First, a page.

Copyright © 2011 by American Society of Mechanical Engineers
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Figure 1

Classification of refrigeration methods based on the type of variation of pressure and flow rate in the cycle during steady state operation

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Figure 2

Stirling cycle: (a) 1-2 isothermal compression at Ta, (b) 2-3 constant volume regenerative cooling, (c) 3-4 isothermal expansion at Ta, and (d) 4-1 constant volume regenerative heating

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Figure 3

Temperature chart: boiling point at atmospheric pressure

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Figure 4

(a) Ideal constant temperature refrigeration cycles (Carnot, Erricson, and Stirling) and (b) ideal variable temperature (gas cooling) cycle

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Figure 5

Unit power of a constant temperature refrigeration cycle as a function of refrigeration temperature at various Carnot cycle efficiencies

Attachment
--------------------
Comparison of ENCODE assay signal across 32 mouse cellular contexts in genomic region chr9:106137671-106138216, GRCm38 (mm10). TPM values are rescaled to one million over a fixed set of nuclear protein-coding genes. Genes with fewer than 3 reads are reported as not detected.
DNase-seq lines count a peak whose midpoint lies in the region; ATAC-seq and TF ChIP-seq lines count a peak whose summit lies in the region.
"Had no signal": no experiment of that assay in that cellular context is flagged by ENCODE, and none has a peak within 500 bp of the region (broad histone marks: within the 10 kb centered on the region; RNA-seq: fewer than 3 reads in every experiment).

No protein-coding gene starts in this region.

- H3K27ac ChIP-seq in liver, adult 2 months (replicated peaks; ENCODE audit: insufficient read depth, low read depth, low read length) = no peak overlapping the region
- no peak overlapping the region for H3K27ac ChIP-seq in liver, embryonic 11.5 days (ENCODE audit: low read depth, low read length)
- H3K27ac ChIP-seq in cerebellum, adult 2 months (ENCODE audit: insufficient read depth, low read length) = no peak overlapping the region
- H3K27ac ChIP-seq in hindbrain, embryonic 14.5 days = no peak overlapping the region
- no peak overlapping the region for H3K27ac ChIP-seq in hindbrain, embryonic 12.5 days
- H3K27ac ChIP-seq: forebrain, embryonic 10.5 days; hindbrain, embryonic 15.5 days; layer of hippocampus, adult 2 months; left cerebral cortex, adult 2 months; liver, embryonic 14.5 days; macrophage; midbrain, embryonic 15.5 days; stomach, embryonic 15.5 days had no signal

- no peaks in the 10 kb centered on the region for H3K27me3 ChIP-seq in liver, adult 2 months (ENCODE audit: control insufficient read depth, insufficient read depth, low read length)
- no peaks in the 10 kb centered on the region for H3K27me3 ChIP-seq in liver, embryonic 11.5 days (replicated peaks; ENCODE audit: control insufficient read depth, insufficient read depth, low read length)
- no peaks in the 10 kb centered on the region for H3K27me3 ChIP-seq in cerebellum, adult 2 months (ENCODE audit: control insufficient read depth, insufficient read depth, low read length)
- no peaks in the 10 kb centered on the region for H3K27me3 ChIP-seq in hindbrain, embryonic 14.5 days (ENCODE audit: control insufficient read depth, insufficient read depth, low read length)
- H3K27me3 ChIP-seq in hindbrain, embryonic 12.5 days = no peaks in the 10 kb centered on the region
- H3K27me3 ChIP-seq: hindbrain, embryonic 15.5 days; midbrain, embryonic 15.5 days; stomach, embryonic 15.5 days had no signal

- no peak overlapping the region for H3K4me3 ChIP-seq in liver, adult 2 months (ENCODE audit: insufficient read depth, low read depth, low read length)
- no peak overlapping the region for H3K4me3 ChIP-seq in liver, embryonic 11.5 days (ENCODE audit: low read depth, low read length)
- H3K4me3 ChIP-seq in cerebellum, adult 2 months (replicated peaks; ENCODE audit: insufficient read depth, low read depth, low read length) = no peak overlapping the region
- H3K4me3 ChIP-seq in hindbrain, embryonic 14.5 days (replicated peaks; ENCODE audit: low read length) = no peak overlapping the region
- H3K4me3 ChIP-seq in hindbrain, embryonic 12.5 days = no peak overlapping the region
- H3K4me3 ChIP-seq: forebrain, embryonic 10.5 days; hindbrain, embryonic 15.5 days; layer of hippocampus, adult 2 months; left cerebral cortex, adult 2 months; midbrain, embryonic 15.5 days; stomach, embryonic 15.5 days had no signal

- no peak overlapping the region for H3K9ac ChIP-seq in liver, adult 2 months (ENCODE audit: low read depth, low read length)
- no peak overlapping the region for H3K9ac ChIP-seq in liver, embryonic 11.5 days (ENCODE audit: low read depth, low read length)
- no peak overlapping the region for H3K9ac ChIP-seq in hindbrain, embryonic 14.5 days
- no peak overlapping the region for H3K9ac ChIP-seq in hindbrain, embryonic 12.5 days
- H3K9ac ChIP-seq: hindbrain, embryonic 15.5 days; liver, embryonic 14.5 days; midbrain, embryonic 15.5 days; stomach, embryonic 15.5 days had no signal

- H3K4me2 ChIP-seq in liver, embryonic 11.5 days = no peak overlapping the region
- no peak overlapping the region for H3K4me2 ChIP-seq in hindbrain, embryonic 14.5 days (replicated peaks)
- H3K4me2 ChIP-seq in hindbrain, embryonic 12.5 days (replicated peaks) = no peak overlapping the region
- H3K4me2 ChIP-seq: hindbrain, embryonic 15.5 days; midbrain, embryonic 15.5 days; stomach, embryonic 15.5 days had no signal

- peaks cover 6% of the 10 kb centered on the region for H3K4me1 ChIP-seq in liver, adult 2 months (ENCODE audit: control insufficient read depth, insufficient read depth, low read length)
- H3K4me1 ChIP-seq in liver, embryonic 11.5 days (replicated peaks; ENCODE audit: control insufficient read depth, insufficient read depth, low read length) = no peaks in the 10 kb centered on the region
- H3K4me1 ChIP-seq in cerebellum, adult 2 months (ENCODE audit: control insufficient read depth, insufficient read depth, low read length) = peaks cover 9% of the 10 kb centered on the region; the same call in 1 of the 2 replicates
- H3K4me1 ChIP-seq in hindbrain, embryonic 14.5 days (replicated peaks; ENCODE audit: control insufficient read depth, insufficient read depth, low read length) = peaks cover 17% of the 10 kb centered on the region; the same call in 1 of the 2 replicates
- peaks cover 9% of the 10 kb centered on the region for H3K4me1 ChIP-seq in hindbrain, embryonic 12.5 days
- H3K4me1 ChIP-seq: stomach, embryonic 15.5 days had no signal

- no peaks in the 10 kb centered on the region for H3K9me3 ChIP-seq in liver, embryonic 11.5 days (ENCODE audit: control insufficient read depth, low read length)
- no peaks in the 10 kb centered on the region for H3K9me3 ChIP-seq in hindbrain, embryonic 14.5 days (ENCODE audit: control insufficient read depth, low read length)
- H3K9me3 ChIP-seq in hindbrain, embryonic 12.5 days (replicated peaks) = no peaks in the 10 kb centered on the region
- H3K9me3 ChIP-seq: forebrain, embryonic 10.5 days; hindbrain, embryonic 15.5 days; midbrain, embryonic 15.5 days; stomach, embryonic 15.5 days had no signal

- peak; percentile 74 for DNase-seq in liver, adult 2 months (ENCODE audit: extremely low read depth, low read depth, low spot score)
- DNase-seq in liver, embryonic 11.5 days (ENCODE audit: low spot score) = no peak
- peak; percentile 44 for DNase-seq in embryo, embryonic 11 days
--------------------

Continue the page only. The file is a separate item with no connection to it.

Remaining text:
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Figure 6

(a) Vapor compression cycle, (b) T-s diagram, (c) P-H diagram, and (d) superimposition of Carnot refrigeration (continuous lines) and ideal vapor compression cycles (dashed lines)

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Figure 7

Ideal versus real vapor compression cycles

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Figure 8

Cascade system with two levels. In the upper sketch, the left-hand circuit is low temperature circuit

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Figure 9

Mixed gas refrigeration or autocascade system

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Figure 10

Recuperative cryocooler cycles

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Figure 11

Temperature: entropy diagrams of recuperative cryocooler cycles: (a) Joule–Thompson cryocooler cycle, (b) Brayton cycle: vapor compression cycle with turbo-expansion, and (c) Claude cycle

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Figure 12

Kleemenko cycle mixed gas refrigeration cycle for the liquefaction of natural gas

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Figure 13

Typical temperature profiles of the hot and cold fluid streams of the heat exchangers of a Kleemenko cycle natural gas liquefier operating with refrigerant mixtures

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Figure 14

Regenerative cryocoolers

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Figure 15

Thermo-acoustically driven orifice pulse tube refrigerator

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Figure 16

Two-stage pulse tube refrigerator